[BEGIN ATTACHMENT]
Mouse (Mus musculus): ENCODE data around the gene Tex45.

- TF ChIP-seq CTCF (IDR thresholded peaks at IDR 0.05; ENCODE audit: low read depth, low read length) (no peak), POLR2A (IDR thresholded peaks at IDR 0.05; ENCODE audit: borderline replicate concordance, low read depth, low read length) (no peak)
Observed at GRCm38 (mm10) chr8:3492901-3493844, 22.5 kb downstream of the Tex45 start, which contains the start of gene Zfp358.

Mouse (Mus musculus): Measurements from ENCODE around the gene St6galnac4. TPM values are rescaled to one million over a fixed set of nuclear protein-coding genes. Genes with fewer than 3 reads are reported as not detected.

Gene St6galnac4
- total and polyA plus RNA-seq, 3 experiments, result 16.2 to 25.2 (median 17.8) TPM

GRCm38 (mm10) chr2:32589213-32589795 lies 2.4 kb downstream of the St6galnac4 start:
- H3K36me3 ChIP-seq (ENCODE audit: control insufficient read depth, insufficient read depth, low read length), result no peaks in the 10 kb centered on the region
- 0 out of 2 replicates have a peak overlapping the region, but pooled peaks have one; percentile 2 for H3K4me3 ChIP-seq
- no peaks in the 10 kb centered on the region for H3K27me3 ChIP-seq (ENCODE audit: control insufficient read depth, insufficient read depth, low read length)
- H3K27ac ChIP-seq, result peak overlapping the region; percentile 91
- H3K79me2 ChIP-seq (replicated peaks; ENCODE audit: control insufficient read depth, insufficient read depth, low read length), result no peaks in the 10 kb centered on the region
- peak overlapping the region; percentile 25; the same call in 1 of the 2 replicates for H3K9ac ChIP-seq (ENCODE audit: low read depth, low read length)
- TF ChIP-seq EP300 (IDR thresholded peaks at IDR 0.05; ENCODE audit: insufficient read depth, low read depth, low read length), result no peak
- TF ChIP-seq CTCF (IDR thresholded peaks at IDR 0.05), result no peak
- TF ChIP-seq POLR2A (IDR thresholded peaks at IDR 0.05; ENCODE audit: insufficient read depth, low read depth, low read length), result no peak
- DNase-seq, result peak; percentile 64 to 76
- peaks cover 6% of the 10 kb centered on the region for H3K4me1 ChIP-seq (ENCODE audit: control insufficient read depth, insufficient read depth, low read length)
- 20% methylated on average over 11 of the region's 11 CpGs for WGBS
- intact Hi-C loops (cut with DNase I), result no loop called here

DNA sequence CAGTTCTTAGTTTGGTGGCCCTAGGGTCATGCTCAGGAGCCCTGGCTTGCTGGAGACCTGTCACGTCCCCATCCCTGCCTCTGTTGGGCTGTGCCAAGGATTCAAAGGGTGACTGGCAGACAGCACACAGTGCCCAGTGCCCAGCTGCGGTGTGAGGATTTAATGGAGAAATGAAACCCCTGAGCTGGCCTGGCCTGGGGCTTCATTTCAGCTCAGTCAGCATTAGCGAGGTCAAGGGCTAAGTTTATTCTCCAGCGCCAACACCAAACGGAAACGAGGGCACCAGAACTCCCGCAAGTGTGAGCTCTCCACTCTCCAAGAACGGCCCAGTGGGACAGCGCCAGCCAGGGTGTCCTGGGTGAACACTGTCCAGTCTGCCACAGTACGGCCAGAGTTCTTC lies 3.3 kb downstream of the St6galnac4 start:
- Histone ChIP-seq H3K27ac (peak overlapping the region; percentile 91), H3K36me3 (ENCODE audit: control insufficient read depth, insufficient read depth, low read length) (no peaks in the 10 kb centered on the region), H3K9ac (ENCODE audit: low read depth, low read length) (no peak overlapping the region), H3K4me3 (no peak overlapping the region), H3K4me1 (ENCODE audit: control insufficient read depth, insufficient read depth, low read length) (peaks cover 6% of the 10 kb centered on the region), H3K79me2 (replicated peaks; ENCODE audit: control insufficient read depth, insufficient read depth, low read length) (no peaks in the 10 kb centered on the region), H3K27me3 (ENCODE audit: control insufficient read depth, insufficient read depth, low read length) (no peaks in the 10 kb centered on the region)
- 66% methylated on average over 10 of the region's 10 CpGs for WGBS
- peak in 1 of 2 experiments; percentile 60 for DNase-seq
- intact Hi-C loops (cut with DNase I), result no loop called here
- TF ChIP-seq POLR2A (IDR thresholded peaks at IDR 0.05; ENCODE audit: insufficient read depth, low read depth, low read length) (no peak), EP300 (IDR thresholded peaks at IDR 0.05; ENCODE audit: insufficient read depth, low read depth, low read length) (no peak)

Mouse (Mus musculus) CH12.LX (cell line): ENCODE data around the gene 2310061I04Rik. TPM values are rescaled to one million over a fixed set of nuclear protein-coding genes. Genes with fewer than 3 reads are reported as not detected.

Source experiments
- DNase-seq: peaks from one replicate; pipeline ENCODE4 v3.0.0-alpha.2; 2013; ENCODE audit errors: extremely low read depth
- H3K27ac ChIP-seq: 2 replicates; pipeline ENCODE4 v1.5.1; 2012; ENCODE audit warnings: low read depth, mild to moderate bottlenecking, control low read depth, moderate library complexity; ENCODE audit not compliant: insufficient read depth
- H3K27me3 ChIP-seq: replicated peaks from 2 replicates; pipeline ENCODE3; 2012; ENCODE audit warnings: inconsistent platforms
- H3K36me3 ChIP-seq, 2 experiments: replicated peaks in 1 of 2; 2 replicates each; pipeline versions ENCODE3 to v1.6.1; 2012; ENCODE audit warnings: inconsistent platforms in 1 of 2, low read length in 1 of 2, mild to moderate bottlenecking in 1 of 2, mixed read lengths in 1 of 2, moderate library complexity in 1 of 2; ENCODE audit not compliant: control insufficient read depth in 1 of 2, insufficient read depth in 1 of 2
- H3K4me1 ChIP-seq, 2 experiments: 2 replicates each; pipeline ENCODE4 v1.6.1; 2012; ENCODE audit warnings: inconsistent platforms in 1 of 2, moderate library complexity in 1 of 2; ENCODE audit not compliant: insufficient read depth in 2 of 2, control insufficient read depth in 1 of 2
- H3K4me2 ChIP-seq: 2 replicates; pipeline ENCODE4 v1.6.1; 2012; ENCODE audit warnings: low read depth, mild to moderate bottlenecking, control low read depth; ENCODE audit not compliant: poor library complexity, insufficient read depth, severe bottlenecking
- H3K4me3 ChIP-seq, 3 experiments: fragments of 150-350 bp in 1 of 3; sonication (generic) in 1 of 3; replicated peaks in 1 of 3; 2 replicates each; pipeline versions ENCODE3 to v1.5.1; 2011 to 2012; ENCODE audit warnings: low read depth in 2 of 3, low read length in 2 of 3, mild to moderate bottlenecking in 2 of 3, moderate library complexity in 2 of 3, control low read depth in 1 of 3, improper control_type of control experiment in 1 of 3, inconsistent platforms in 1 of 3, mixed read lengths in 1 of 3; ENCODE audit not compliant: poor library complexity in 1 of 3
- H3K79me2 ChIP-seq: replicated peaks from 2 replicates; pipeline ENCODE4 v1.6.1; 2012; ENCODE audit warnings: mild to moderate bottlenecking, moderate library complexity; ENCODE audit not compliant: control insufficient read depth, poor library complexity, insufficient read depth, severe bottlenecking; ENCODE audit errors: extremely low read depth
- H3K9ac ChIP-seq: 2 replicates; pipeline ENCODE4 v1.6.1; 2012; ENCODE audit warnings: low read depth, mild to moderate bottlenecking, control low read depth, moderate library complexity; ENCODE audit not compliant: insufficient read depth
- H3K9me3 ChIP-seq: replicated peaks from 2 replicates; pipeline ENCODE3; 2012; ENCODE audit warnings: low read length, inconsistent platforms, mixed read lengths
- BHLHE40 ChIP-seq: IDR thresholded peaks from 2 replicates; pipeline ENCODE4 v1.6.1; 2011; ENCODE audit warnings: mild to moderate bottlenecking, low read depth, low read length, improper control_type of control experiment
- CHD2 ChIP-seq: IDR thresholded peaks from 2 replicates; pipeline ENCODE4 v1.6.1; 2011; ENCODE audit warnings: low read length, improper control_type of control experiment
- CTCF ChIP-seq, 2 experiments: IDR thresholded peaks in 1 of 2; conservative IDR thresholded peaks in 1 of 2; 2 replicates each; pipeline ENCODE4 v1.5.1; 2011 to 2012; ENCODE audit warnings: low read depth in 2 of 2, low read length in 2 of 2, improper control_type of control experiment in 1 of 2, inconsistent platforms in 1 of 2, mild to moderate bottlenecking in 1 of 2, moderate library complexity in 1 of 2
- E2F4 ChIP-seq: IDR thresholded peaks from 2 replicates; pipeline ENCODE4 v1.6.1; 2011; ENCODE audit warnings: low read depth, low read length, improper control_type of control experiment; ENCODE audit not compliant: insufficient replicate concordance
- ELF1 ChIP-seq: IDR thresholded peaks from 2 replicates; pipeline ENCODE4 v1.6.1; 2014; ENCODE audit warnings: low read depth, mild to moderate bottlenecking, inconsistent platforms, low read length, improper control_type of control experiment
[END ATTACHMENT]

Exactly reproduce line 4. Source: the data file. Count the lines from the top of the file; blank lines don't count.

Mouse (Mus musculus): Measurements from ENCODE around the gene St6galnac4. TPM values are rescaled to one million over a fixed set of nuclear protein-coding genes. Genes with fewer than 3 reads are reported as not detected.